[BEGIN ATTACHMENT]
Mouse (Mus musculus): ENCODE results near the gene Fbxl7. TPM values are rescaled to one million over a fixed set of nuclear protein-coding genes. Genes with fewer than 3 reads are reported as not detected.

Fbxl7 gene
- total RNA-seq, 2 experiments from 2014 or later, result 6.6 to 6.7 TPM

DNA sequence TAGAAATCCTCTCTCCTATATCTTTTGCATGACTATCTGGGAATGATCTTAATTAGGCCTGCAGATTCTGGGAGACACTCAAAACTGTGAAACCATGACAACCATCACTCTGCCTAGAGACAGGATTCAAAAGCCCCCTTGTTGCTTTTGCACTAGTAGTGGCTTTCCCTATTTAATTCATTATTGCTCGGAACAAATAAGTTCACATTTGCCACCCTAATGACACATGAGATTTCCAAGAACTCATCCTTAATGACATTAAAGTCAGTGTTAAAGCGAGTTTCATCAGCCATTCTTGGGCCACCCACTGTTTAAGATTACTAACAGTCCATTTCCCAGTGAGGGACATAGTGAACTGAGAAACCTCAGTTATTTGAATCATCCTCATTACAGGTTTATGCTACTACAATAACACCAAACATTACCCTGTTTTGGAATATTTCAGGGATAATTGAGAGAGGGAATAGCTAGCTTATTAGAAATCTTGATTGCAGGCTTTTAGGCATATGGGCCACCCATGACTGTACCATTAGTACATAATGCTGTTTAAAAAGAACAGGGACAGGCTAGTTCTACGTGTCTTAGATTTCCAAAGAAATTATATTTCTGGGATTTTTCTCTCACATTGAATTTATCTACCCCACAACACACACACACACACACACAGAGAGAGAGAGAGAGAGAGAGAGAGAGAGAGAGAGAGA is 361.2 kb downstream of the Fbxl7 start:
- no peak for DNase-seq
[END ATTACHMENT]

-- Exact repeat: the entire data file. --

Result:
Mouse (Mus musculus): ENCODE results near the gene Fbxl7. TPM values are rescaled to one million over a fixed set of nuclear protein-coding genes. Genes with fewer than 3 reads are reported as not detected.

Fbxl7 gene
- total RNA-seq, 2 experiments from 2014 or later, result 6.6 to 6.7 TPM

DNA sequence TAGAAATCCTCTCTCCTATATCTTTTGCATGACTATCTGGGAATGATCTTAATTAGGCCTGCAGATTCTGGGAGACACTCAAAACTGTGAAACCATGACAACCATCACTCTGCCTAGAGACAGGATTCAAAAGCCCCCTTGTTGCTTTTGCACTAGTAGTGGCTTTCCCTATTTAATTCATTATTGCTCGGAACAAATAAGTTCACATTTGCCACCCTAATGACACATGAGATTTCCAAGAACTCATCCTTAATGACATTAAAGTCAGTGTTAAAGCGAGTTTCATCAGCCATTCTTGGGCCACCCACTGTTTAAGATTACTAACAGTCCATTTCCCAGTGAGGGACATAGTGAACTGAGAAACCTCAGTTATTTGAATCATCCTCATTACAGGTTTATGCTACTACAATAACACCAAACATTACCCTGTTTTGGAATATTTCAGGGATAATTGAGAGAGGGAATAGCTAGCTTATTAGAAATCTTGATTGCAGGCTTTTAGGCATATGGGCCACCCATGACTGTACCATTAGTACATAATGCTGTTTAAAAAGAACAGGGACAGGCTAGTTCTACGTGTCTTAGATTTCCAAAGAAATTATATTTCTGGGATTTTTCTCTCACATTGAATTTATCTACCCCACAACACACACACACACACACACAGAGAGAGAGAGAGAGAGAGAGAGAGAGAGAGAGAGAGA is 361.2 kb downstream of the Fbxl7 start:
- no peak for DNase-seq